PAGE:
During the COVID-19 pandemic, the world has been forced to reconsider its healthcare practices as the strain revealed deficiencies in healthcare systems attempting to ensure accessibility and quality. However, the pandemic also enabled digital technology to emerge as a means of overcoming many challenges healthcare systems face.
On day one of the Partnership for Health System Sustainability and Resilience (PHSSR) 2022 Global Summit, Syaru Shirley Lin of CAPRI facilitated a panel on “Future-proofing healthcare systems through data and digitalization.” The discussion included leading experts Prof. Lieven Annemans, (Professor of Health Economics at Ghent University), H. E. Dr. Bandar Abdulmohsen Al Knawy (Ministry of National Guard Health Affairs of Saudi Arabia), Dr. Tina Manoharan (Vice President at Philips, Global Lead of the Data Science & AI Center of Excellence, and Head of Digital Innovation), Dr. David Rhew (Global Chief Medical Officer and Vice President of Healthcare at Microsoft), and Professor Feng-jen Jean Tsai (Professor at Taipei Medical University).
During the session, each panelist explored avenues to enhance the resilience of healthcare systems worldwide by using data and technology. While health systems are multifaceted, new technological applications in health such as telemedicine and artificial intelligence (AI) have the potential to increase efficiency and save lives. Therefore, effective data analysis and its integration into healthcare services can transform patient experiences and quality of care while delivering more equitable treatment across socioeconomic boundaries.
Professor Lieven Annemans explored the potential of telemedicine and this team’s findings from Belgium. His research found that telemedicine, in a hybrid application that combines face-to-face visits with remote follow-ups, results in high patient satisfaction, is cost effective, and enables a tailored approach to patient care. This hybrid approach overcomes the disadvantages of telemedicine, namely its negative negative impact on the quality of care, diagnosis, and doctor-patient relationships as well as problems of overuse due to financial incentives for providers.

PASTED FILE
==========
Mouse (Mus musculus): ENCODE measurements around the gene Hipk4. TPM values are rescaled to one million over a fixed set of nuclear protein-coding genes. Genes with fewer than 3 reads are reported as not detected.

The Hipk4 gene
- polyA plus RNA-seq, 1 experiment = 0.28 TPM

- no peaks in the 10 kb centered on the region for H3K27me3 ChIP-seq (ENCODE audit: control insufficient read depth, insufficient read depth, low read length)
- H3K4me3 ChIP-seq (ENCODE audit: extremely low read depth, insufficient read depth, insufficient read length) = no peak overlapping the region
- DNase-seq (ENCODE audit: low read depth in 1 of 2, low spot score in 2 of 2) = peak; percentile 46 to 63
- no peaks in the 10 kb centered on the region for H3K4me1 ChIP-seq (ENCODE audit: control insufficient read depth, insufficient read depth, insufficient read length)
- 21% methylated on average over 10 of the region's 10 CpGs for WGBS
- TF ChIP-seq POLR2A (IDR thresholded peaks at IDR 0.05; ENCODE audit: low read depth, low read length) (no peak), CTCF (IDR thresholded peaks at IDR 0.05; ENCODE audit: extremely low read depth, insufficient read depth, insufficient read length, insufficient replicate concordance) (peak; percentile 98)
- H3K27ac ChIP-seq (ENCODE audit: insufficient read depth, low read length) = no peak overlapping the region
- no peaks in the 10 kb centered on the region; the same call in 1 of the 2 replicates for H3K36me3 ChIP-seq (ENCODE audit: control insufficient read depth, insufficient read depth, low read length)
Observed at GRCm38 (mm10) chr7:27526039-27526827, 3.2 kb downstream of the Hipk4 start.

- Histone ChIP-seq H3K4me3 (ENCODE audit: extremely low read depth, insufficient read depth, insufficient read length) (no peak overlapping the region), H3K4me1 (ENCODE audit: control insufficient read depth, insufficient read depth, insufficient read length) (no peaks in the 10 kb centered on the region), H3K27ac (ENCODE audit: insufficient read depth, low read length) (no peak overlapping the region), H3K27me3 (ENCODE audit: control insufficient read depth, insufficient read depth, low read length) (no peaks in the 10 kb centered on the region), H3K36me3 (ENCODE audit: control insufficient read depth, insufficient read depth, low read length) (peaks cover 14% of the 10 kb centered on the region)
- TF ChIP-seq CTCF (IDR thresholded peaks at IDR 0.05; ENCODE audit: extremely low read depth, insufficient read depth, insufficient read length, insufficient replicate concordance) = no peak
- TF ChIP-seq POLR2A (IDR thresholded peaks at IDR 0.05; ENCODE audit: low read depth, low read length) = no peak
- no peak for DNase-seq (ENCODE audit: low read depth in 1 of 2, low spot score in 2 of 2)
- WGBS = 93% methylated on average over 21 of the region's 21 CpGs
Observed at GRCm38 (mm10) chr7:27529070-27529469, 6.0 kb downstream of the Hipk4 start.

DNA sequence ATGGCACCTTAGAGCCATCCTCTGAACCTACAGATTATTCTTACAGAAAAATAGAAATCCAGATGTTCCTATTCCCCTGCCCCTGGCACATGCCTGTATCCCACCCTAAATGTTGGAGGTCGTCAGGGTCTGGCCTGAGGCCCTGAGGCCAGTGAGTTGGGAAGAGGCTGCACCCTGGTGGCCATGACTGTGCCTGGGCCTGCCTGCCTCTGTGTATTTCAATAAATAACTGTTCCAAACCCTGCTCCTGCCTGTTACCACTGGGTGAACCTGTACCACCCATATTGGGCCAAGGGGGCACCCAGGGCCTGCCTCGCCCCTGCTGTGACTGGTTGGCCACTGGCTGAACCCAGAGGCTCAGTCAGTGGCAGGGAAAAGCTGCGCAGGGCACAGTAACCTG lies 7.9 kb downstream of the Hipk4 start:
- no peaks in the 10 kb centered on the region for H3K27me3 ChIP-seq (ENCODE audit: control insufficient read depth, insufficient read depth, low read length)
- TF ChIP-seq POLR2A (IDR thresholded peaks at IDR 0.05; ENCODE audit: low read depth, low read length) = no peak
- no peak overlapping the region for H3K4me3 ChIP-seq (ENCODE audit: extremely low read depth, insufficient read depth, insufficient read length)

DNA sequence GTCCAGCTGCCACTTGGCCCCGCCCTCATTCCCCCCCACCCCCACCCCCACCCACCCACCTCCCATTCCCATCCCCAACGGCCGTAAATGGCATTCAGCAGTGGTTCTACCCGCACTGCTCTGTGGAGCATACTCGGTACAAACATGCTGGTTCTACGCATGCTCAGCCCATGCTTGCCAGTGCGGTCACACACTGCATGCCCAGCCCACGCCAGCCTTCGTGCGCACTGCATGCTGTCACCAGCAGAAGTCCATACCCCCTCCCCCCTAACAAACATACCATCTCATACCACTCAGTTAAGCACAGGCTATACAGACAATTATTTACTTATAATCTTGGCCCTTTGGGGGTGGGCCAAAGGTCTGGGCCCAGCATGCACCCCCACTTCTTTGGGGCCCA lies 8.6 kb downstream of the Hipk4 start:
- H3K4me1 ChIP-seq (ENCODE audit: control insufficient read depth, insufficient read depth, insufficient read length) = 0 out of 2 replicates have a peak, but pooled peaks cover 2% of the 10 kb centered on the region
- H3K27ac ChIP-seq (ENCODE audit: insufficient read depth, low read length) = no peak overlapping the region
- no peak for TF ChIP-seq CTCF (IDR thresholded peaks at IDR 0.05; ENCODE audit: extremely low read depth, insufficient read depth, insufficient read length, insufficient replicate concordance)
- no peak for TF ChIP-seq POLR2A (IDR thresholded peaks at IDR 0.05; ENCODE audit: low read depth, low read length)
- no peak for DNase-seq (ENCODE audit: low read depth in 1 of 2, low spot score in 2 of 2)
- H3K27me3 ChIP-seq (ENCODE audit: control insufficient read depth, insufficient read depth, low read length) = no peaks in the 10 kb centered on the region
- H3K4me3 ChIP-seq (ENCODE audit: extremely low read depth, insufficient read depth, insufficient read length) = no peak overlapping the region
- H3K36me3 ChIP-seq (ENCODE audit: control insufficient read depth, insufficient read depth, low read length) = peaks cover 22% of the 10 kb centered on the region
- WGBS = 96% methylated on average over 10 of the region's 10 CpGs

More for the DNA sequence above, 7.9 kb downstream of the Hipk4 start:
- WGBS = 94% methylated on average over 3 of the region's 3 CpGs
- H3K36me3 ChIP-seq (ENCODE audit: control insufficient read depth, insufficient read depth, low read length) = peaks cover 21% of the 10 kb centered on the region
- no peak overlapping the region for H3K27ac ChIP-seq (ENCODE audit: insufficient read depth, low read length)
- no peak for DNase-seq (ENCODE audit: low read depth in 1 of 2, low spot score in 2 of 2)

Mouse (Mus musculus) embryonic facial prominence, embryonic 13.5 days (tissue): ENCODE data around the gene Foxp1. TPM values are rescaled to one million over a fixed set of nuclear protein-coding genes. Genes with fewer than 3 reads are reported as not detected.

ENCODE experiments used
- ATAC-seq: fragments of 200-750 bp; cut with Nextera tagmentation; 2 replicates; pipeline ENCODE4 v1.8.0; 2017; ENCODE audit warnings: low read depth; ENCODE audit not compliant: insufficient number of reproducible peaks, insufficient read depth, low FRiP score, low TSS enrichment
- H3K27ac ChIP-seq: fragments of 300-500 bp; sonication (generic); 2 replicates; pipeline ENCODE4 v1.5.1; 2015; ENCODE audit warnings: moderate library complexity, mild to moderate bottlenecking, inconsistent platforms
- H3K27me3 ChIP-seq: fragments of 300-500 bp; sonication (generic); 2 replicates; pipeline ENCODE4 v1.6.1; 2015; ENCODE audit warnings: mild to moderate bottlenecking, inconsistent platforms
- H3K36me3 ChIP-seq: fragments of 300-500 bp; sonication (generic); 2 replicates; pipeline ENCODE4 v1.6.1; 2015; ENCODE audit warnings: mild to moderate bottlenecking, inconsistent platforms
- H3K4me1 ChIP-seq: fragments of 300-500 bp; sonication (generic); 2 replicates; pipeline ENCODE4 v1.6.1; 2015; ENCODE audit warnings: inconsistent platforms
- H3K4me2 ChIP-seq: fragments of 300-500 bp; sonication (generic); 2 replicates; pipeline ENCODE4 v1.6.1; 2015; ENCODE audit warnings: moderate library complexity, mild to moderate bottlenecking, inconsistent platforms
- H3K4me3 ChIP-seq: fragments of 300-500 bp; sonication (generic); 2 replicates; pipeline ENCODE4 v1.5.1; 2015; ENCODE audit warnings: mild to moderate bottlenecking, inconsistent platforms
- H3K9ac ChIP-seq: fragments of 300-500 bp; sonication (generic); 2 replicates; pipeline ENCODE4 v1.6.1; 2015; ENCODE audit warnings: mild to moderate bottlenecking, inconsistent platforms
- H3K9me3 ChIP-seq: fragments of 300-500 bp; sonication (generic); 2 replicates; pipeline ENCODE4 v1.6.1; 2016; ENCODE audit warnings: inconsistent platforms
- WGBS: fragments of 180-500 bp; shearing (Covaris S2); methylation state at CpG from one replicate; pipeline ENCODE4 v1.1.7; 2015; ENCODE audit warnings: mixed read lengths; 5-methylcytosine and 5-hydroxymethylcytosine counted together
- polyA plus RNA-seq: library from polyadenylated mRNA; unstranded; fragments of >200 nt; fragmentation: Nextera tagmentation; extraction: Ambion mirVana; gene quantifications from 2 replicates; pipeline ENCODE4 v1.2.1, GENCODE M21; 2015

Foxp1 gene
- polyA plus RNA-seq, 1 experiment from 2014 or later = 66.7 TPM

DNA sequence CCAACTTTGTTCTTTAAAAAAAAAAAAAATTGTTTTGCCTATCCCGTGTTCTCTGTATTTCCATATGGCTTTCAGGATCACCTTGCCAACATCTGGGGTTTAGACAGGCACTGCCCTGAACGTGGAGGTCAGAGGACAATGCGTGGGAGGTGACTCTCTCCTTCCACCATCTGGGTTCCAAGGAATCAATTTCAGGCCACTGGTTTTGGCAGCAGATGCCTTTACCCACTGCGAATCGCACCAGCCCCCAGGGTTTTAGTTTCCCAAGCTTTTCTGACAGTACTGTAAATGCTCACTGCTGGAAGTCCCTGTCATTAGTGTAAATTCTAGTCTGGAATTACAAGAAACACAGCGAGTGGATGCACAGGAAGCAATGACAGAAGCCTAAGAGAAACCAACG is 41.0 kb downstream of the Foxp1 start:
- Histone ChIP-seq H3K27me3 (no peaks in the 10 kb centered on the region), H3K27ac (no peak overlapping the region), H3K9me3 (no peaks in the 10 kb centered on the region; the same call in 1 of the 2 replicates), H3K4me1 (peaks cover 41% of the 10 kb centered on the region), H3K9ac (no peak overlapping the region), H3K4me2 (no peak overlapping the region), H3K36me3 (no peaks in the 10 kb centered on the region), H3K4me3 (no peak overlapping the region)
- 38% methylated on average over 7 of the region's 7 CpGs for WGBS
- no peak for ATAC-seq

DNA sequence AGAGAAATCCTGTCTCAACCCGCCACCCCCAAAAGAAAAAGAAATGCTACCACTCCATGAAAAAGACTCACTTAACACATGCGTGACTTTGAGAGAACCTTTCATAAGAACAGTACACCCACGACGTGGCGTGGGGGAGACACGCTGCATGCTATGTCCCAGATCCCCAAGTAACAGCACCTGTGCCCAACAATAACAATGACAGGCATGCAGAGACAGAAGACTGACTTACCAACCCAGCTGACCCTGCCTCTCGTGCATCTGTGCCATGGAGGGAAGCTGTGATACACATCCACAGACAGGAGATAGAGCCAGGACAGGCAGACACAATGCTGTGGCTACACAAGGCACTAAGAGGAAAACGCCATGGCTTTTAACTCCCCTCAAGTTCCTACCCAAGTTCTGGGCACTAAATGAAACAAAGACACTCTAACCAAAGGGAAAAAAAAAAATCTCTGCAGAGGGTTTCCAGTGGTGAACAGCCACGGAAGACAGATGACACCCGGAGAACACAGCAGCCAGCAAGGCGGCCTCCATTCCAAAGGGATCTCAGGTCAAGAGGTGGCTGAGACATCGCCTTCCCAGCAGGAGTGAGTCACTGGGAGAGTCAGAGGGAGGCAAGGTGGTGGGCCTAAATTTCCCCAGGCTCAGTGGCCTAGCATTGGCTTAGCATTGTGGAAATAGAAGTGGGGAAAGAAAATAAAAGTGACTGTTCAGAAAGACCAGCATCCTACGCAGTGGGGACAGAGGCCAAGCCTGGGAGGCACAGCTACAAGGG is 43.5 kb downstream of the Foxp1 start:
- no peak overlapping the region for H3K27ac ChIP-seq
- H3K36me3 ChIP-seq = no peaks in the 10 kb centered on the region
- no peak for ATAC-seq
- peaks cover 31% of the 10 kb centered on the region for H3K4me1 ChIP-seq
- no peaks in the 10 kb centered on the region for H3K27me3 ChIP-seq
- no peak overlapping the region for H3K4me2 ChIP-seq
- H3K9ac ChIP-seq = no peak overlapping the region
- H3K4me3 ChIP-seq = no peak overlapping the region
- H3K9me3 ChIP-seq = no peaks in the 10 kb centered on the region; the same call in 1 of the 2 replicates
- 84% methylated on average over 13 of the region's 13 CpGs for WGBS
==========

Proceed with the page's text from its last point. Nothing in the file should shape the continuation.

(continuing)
Speaking from the public sector, H. E. Dr. Bandar Abdulmohsen Al Knawy described the success of digital healthcare in Saudi Arabia. Dr. Al Knawy explained how digital healthcare delivery projects during the pandemic have improved healthcare accessibility and capacity, exemplified by Saudi Arabia hosting one of the largest virtual hospitals in the world. Machine learning and AI were also immensely beneficial in ensuring the efficient allocation of resources for intensive care units and identifying gaps in the healthcare system. Success was also seen in Taiwan’s COVID measures; Professor Feng-Jen Jean Tsai noted how technology and effective data analysis helped with early detection and contact tracing, and communication technology provided clarity to the public on where to purchase essential goods such as masks.
Sharing a private-sector perspective, Dr. Tina Manoharan highlighted that in the face of multiple challenges to healthcare systems, such as staff shortages, the foremost goal in applying information technology is to help healthcare professionals make better and more timely decisions and to integrate insights provided by data into their workflow. Solutions that achieve this can ease workloads and improve efficiency, thus building a more resilient healthcare system. Dr. David Rhew shared a similar sentiment, pointing out that data enables us to identify and quantify gaps in care and health outcomes so that clinicians, policymakers, and community leaders understand how to best intervene. Complete and comprehensive data collection reveals that healthcare provision is a complex endeavor with many social factors.
To build more resilient healthcare systems, the development of technology such as AI and machine learning is the way forward. These technologies can ensure that the challenges experienced during the pandemic can be overcome to better equip the world for future shocks. Although digitization can improve quality of life, we must ensure that it accompanies, not leads, our lives. While data and machine learning can provide immense benefits, they must be managed and integrated into systems that are human. Technological integration at appropriate points in our workflow can enhance existing infrastructure and systems rather than dictating them. The interaction of socioeconomic and environmental factors in determining health outcomes, as revealed by advancements in digital technologies and data, demonstrates that healthcare is not an isolated discipline within the confines of clinical settings but is deeply interconnected to our economic, social, and ecological systems.